Parents stunt growth of profoundly disabled daughter
Amanda has an excellent post about Ashley, a profoundly brain-damaged girl from Seattle whose parents chose to stunt her growth so that they can continue to care for her at home.
Ashley's parents made their decision in conjunction with her doctors and a the 40 members of the hospital's bioethics committee. Not surprisingly, the move has has generated a great deal of controversy. At first glance, it seems absurd to stunt a patient's growth in order to facilitate home care. Why not give her parents more help? Isn't it obscene to remake a person's body for the convenience of her caregivers?
However, upon closer examination, it appears that Ashley's parents made the right decision in this very unusual case. The critical question is whether this treatment is for Ashley's benefit.
It's important to appreciate how severely disabled Ashley is when assessing the appropriateness of her treatment. Her brain literally stopped growing shortly after she was born. She can't stand, sit, speak, or shift her position in bed. She has the mental age of a 3-month-old. Her parents call her a "pillow angel" because she stays exactly where she's put until someone readjusts her. She will never get better. (Creepy phrase, I know, but it seems to be an accurate descriptor of Ashley's level of functioning.)
Ashley can feel pain, but she can't say where she hurts, or even point to the sore spot. She can also experience boredom, which is a chronic problem because she's confined to her bed for most of the day.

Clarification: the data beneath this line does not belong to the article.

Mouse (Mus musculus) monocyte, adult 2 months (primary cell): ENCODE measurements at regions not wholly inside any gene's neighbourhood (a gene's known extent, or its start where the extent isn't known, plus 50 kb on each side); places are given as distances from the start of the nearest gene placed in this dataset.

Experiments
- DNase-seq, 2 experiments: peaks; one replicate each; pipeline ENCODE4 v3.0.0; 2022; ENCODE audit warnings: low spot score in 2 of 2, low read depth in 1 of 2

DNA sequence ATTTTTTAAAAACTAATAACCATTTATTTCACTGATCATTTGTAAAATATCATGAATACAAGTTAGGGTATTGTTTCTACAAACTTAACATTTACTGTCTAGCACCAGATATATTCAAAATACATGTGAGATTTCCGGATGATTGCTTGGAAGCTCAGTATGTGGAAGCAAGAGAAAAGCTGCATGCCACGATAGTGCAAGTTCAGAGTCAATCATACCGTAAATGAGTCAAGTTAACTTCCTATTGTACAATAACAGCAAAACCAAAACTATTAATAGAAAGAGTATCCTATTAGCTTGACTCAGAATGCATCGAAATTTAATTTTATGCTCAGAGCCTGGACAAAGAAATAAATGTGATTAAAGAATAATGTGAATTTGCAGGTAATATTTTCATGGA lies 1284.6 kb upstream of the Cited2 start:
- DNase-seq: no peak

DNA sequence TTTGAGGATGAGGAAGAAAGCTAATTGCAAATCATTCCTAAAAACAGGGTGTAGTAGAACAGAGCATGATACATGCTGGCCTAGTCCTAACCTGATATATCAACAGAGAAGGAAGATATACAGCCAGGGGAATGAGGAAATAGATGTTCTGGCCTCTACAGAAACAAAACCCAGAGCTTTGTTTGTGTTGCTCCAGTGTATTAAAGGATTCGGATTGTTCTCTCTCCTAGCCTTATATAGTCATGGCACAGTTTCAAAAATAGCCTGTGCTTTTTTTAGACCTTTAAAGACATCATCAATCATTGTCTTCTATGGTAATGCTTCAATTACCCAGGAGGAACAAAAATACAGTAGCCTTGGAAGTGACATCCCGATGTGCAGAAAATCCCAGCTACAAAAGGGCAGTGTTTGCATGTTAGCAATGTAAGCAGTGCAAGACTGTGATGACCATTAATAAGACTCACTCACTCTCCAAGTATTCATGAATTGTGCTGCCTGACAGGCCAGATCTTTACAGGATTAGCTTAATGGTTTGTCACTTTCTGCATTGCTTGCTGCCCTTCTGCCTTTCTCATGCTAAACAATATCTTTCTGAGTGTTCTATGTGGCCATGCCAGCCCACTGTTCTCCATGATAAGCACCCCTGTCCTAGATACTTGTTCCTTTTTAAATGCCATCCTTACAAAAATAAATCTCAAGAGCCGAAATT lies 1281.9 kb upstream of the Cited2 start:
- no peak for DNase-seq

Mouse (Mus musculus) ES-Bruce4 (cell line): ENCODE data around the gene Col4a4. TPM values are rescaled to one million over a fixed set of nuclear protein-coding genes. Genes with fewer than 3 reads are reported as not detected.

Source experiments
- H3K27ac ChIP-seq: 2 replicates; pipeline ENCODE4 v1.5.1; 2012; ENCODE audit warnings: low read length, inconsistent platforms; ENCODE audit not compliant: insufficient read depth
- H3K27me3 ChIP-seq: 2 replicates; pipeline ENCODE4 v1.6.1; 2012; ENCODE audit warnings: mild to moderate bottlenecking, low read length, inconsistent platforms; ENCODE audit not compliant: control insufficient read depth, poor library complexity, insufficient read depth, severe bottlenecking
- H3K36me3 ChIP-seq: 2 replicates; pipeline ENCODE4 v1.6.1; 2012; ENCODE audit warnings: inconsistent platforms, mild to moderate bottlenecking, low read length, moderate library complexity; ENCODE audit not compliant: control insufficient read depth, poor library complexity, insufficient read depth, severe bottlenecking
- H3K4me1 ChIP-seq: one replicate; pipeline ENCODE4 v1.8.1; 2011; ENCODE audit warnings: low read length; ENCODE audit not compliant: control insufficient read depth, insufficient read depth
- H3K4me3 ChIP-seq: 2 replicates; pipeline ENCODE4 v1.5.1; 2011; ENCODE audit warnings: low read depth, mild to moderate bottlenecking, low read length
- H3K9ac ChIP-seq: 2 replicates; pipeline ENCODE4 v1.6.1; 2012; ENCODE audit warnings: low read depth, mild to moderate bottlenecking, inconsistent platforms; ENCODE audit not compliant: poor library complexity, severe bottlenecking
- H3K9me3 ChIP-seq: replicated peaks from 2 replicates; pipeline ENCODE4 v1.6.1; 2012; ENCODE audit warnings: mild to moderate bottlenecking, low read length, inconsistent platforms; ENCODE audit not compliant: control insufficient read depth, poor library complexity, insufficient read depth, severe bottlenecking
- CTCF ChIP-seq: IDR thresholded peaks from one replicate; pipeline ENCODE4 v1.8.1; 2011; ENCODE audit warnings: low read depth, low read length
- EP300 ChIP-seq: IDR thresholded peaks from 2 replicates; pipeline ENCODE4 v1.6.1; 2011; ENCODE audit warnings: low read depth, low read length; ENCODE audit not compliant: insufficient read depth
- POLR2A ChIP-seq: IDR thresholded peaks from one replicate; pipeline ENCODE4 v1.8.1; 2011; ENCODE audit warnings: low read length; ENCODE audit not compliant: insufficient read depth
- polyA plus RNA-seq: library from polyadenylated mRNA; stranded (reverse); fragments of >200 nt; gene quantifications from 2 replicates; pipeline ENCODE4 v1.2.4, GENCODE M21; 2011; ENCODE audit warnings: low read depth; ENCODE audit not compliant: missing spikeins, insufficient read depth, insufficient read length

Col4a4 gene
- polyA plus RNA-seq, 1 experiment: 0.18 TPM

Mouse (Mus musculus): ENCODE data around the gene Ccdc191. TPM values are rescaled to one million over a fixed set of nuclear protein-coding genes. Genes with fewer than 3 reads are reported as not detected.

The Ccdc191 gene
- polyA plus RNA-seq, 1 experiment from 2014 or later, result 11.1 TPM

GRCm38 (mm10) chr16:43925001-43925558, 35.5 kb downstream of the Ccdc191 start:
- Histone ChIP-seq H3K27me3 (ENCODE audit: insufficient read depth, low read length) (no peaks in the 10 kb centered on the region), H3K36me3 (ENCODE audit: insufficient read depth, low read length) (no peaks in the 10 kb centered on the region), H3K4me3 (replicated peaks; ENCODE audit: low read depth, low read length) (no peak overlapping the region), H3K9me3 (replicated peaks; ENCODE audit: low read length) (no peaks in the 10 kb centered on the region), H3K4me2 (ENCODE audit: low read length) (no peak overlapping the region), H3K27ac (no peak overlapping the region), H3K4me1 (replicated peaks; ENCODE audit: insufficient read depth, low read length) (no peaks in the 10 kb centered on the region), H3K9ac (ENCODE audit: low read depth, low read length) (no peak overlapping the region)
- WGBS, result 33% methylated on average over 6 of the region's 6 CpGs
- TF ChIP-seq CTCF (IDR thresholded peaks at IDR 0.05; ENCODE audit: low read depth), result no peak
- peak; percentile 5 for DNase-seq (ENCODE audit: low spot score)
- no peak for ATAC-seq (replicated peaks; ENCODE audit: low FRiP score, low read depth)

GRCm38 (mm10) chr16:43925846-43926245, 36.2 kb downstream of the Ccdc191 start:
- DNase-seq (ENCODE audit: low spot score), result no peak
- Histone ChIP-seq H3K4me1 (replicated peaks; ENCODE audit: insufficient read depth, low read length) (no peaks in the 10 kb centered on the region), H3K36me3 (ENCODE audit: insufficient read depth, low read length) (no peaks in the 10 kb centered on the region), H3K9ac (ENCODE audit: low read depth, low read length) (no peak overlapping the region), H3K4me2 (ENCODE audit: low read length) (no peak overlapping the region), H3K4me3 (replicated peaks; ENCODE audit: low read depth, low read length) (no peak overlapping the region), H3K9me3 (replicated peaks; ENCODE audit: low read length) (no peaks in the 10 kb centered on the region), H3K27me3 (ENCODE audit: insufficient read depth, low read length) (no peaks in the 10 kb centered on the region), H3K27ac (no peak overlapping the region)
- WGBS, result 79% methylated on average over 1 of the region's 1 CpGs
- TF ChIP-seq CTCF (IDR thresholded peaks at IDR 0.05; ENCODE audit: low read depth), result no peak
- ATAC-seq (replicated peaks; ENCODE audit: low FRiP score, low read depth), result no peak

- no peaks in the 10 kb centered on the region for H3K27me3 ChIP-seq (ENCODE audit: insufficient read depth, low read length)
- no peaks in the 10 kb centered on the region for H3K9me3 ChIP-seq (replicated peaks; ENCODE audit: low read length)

Ashley's parents have devoted their lives to giving their daughter the best possible life at home. They are determined to keep her close, as an integral part of the family. Ashley now weighs 65 pounds and her parents are already struggling to lift and carry her. Doctors had estimated that Ashley would eventually grow to 5'6" and weigh at least 125 lbs. Thanks to her treatment, Ashley is expected to be about a foot shorter and 50 lbs lighter, which makes all the difference in terms of her parents' ability to care for her at home.
If Ashley had gotten much larger, she probably would have had to be institutionalized. Furthermore, Ashley has a long life ahead of her, and her parents worry about what will happen when they get older.
To stop Ashley's growth, her doctors used high-dose estrogen to induce early puberty. Unfortunately, early puberty would also have saddled the 9-year-old with breasts and periods. In consultation with physicians and bioethicists, Ashley's parents decided to have their daughter's uterus and breast buds removed in order to spare her the discomfort menstrual cramps and large breasts, not to mention the risk of certain hormone-sensitive cancers that run in her family.
It's important to understand that the breast and uterus surgeries were done to prevent the side effects of the estrogen treatment, not as ends in themselves. There's room for debate about whether these secondary procedures were the best solutions to the side effects of estrogen therapy, but they seem defensible relative the alternatives.
The doctors didn't just remove the organs capriciously. Some critics accuse Ashley's caregivers of mutilating their daughter to assuage their own discomfort with the prospect of her sexual maturity.
In fact, Ashley's breasts and periods would have impaired her quality of life in various ways, without benefiting her at all.
Some critics might be more comfortable if Ashley's breasts had been left in their "natural" state, but Ashley herself would have suffered. She had a history of nipple pain before her hormone therapy, and her parents reported that her sore chest made her uncomfortable in her wheelchair. Larger breasts might have been a big impediment to a more normal life, as the wheelchair is Ashley's only way to experience the world beyond her bed, and she has already experienced considerable discomfort from the chest straps on her chair.